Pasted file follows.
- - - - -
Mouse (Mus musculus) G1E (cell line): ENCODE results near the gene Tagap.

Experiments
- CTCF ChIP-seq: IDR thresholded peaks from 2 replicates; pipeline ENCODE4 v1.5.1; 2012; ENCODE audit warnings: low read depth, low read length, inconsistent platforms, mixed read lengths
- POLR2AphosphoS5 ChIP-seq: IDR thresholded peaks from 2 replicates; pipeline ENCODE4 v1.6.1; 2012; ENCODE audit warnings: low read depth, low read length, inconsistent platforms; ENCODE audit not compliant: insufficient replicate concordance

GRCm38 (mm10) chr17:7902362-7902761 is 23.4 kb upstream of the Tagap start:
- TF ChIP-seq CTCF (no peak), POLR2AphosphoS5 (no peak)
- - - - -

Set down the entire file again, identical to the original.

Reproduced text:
Mouse (Mus musculus) G1E (cell line): ENCODE results near the gene Tagap.

Experiments
- CTCF ChIP-seq: IDR thresholded peaks from 2 replicates; pipeline ENCODE4 v1.5.1; 2012; ENCODE audit warnings: low read depth, low read length, inconsistent platforms, mixed read lengths
- POLR2AphosphoS5 ChIP-seq: IDR thresholded peaks from 2 replicates; pipeline ENCODE4 v1.6.1; 2012; ENCODE audit warnings: low read depth, low read length, inconsistent platforms; ENCODE audit not compliant: insufficient replicate concordance

GRCm38 (mm10) chr17:7902362-7902761 is 23.4 kb upstream of the Tagap start:
- TF ChIP-seq CTCF (no peak), POLR2AphosphoS5 (no peak)